Phil: OK, political science geek, what’s your take on the latest Maine Sunday Telegram poll showing the race for governor at 41 percent Michaud, 39 percent LePage, 14 percent Cutler?

Ethan: Nothing new, except it’s remarkable that Cutler’s campaign is still barely beating Tom Connolly’s 1998 total (13 percent).

Phil: Tom who?

Ethan: My point exactly. Right now, Cutler may end up closer to single digits than he will to 20 percent. But either way, he is keeping LePage in the game and may just hand him another four years.

Phil: May I say again, don’t count Cutler out. He is ahead of where he was in 2010 when people began giving him another look. The moment of truth is still coming.

Ethan: The moment of truth is here. Let me be the first pundit to say it: Put a fork in Cutler. He will not win. In 2010, the percent of undecided at this point was 26. In 2014, it is 6. At this point in 2010, Cutler had twice as much cash available as Libby and LePage. In 2014, he has a third of what those campaigns hold. Finally, and perhaps most importantly, despite two months of relentless attacks on both, Michaud and LePage’s supporters are getting firmer, not softening. According to this poll, 70 percent of the electorate is now locked in, compared to 52 percent last June. The only thing left to decide is whether Paul or Mike will be inaugurated in January.


Phil: Thirty days is a long time in politics. Pollsters tell you what voters thought yesterday, not what they will decide in a month. But speaking of Paul or Mike, one thing I noticed is that Michaud’s attacks against LePage on social security appear to be having an impact. Michaud is currently leading LePage by 12 points among seniors. His lead was only 5 among this same group in the June survey.

Ethan: Yes. It also explains why LePage is spending so much energy and money trying to reverse the self-inflicted damage of calling social security “welfare.”

Phil: But on the flip side, people in the poll heavily agree with the governor’s position that welfare often does more harm than good and that municipalities should not be giving welfare to illegal immigrants.

Ethan: Yes, but they also agree heavily with Michaud that the minimum wage should be raised. Even 59 percent of Republicans! The one who is inaugurated may be the one who wins the debate on whether this race is about welfare or wages.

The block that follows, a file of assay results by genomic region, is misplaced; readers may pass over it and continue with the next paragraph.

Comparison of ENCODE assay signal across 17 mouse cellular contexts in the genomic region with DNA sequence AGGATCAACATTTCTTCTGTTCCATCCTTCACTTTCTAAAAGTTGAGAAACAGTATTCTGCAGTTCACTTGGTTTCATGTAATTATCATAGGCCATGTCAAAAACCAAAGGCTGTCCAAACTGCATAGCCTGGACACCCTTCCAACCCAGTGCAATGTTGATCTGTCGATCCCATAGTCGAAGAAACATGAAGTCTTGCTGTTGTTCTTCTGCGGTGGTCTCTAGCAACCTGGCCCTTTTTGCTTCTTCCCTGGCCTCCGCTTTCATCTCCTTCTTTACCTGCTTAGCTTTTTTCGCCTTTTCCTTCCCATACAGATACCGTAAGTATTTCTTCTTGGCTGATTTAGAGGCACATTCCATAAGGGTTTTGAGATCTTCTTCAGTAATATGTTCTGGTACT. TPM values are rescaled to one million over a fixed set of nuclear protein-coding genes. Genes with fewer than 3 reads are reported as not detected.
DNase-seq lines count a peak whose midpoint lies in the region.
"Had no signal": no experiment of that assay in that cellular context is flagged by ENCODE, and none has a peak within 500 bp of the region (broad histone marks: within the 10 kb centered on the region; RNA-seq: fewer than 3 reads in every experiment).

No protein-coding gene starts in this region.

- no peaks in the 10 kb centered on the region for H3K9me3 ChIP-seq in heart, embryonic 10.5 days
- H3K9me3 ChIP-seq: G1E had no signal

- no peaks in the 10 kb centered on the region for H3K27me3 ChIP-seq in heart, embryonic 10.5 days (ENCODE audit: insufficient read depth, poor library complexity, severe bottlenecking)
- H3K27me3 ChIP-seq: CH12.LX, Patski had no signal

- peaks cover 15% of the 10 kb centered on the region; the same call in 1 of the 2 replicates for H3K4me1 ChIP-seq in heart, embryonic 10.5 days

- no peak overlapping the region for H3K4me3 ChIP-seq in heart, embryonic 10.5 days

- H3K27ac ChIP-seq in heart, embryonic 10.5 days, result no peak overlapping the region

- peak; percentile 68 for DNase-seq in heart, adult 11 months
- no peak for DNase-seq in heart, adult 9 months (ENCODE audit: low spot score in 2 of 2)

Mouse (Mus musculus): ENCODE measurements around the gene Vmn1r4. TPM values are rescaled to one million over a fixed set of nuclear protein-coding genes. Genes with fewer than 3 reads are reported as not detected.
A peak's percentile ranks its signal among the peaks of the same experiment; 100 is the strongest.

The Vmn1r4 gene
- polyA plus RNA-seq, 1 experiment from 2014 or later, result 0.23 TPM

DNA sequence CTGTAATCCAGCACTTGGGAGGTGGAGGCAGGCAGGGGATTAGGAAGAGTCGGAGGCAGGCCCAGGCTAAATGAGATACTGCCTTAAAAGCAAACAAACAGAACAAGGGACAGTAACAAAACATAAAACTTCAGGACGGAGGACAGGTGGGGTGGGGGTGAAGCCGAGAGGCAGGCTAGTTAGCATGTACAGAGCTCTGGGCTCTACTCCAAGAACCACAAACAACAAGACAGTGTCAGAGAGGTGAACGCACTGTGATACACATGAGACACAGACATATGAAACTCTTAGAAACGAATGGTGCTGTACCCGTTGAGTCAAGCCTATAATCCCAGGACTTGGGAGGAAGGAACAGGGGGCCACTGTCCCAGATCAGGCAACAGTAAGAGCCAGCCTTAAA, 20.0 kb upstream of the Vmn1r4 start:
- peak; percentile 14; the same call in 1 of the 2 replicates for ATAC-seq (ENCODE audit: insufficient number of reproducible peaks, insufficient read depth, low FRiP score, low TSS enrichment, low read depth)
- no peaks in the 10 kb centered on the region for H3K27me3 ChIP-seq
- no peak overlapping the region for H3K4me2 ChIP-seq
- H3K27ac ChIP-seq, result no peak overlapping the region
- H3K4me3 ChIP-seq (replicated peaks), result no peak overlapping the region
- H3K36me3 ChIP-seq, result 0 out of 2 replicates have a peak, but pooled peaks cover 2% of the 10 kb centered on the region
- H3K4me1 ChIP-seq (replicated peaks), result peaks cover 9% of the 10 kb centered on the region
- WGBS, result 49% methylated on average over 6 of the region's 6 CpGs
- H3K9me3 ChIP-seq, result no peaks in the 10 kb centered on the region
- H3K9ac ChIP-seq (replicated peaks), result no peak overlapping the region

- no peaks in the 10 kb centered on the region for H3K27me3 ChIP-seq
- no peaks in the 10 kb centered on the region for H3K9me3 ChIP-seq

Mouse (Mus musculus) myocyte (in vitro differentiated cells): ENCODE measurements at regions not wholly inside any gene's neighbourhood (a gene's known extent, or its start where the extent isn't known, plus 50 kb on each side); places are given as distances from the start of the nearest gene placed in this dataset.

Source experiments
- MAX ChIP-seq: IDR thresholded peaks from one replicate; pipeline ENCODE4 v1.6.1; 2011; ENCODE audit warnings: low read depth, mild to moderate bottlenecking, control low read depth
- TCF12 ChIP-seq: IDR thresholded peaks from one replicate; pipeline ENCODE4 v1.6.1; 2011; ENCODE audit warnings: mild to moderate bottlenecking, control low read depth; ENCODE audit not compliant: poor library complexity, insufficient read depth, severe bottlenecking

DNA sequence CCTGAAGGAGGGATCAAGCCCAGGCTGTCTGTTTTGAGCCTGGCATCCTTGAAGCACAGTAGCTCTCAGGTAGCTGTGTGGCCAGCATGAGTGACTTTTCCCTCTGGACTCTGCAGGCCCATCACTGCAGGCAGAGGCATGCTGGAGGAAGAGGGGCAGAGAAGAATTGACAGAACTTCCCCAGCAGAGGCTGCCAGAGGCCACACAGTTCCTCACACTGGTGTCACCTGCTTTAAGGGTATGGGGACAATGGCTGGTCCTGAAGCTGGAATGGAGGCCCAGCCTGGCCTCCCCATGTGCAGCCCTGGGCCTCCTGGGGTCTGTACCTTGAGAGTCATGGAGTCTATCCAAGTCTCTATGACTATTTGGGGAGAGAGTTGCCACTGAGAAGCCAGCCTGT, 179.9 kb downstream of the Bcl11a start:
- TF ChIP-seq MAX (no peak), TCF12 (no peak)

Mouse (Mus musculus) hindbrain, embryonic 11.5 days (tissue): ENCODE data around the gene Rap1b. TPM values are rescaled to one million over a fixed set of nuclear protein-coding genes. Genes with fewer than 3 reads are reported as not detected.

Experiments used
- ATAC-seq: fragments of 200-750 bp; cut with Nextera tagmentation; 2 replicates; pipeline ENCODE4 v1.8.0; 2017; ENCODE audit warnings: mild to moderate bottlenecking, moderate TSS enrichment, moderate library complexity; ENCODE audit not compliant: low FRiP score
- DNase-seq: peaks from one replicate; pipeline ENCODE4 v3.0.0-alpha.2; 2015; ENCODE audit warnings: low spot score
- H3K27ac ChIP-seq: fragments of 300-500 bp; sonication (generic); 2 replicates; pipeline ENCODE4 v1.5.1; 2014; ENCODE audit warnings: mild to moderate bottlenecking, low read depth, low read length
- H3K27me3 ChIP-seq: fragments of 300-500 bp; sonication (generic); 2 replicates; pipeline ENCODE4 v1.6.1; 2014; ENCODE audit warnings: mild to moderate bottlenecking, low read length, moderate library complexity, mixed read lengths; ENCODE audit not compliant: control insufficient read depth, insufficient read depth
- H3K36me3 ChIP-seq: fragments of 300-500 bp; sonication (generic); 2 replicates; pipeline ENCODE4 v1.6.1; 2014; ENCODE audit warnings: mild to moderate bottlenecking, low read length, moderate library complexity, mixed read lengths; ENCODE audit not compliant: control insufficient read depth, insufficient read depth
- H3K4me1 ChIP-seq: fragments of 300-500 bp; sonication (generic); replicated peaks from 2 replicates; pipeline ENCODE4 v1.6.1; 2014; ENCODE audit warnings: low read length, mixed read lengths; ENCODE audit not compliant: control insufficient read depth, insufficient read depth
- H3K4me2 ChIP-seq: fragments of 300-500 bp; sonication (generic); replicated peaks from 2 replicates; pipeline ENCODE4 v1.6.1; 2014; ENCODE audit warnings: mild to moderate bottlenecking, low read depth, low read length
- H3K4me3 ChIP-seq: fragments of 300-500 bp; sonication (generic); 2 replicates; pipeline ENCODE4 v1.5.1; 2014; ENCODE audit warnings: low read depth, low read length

Phil: While you may be willing to put a fork in Cutler, I am about ready to do the same for Emily Cain. She is down 10 percent, and that’s before the National Republican Campaign Committee started spending the $1.5 million it just injected.

Ethan: Not so fast. While the national investment is certainly a sign that Republicans think Bruce Poliquin can win, the polling I have seen outside the Telegram is much more mixed. I have seen numbers showing Cain up and I have seen numbers showing Poliquin up. But the one thing I haven’t seen is anyone with a double-digit lead. This result is an outlier and hence should be taken with a grain of salt.


Phil: Wait a minute. You believe the poll numbers when they show Cutler down, but you don’t when they show Poliquin up? Have you allowed your blue sunglasses to shade the gathering dark clouds?

Ethan: The Telegram’s numbers in the governor’s race have been confirmed numerous times by other public pollsters. Not so much in the CD2 race. That said, I acknowledge that Poliquin may be leading. Just not by that much.

Phil: Another interesting note was the generic ballot test for the state House and Senate. While you guys clearly have an advantage in the House, 42 percent to 35 percent, the margin shrinks dramatically in the Senate: 39 to 38. If there is any kind of wave this fall, the Senate presidential gavel may well return to its rightful owner: the Republicans.

Ethan: Those numbers are a bit concerning. That said, it is hard to see the math where Republicans actually take control. While a generic ballot split certainly indicates it could go either way, the Democratic ground game will easily make up 2 to 3 points.

Phil: As we both know from running successful Senate campaigns, the party ground game is important. But most important is the actual candidate. If you are strong (or weak) and you work hard, your chances of beating/riding a wave are much improved. We’re about to witness how effective each candidate has been at building networks and organizational prowess.

Ethan: Yes. Brace yourselves, gentle readers, every portal you own – phone, mail, email, newspaper, radio, television – is about to be hit with an election nor’easter!

Phil: In the end, with all due respect to our employer, all the poll really tells us today is that the fate of Maine’s public policy leaders is about as clear as a crystal ball with fake snow floating about. Well, that and the fact that Susan Collins will win.

Ethan: Wait a minute!

Phil: Sorry, out of space.

Only subscribers are eligible to post comments. Please subscribe or login first for digital access. Here’s why.

Use the form below to reset your password. When you've submitted your account email, we will send an email with a reset code.